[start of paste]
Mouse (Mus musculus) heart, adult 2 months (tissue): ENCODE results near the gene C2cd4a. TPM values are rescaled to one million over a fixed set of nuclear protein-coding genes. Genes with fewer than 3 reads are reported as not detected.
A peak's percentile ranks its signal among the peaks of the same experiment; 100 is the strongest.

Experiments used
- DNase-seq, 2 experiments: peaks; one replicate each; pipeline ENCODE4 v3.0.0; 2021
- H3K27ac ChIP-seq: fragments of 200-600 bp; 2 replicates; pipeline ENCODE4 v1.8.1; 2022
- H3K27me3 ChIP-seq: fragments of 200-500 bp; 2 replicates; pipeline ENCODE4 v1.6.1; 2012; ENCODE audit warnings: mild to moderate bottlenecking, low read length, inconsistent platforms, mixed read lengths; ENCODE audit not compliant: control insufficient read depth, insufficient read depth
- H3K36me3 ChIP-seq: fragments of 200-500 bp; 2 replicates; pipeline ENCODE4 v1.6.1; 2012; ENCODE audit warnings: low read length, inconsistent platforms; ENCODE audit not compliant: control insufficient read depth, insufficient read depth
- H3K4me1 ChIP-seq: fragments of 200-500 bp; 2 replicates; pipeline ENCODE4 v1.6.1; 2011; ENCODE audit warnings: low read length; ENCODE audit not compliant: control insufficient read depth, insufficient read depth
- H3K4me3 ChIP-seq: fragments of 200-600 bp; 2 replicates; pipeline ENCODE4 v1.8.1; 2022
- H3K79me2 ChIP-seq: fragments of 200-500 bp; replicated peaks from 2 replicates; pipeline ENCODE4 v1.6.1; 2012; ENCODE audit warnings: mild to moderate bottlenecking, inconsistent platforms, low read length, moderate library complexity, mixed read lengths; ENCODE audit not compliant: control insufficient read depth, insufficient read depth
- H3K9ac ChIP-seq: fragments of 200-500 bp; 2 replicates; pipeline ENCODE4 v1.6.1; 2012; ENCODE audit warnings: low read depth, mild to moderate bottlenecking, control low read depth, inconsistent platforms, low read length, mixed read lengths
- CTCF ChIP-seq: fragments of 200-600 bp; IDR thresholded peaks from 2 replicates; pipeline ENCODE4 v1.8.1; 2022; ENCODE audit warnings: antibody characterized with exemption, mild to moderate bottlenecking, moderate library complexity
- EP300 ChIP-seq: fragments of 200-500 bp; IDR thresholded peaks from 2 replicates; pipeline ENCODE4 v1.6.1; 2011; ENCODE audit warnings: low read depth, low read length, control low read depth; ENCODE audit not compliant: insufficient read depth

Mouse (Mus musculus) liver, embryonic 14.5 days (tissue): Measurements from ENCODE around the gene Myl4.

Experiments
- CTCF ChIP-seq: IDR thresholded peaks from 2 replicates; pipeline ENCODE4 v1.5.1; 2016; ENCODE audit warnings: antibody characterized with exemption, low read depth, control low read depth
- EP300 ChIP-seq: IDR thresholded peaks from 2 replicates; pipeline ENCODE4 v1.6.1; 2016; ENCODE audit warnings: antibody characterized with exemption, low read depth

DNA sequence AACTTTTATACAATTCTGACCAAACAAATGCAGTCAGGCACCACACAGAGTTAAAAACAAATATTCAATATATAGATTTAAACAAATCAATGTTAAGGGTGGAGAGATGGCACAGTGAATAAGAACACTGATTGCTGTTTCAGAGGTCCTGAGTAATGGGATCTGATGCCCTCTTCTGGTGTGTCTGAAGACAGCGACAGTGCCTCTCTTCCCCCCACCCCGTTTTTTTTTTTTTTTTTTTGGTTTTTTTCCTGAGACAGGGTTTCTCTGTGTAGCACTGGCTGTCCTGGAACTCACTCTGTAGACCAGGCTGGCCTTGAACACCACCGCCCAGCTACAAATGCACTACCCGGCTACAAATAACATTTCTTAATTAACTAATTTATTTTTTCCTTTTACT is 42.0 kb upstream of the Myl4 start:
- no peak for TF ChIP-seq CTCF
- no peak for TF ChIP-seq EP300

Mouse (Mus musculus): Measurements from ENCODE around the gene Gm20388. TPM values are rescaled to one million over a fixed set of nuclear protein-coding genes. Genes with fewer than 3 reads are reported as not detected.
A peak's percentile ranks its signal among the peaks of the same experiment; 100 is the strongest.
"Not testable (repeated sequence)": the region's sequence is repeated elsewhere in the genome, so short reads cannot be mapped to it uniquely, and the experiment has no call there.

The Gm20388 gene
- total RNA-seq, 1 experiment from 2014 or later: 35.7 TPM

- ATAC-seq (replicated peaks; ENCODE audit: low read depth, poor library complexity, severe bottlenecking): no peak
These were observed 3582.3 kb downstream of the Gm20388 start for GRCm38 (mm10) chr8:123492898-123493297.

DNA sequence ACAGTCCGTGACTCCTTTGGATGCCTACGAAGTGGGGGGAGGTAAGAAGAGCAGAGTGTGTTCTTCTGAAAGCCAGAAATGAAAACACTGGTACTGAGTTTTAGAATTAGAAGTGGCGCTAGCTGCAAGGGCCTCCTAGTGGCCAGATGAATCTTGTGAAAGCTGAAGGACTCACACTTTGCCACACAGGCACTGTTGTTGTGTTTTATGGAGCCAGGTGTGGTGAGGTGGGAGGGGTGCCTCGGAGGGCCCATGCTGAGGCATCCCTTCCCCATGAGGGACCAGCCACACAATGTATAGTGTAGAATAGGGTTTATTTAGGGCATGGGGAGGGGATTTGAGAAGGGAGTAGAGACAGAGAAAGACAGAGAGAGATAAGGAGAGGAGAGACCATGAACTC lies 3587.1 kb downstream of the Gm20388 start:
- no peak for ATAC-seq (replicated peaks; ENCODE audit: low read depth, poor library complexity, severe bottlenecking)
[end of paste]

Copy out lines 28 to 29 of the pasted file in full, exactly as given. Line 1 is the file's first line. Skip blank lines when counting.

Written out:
DNA sequence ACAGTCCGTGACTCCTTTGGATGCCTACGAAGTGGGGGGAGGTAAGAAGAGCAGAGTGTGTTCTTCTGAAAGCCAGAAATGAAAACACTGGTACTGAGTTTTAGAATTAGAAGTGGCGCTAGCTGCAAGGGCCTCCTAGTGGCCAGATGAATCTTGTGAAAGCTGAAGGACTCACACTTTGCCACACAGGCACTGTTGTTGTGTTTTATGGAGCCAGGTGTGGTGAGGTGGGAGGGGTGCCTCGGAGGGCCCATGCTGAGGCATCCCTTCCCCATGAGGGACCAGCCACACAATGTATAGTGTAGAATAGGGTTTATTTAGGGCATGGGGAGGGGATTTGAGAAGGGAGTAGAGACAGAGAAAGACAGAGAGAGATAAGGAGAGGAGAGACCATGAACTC lies 3587.1 kb downstream of the Gm20388 start:
- no peak for ATAC-seq (replicated peaks; ENCODE audit: low read depth, poor library complexity, severe bottlenecking)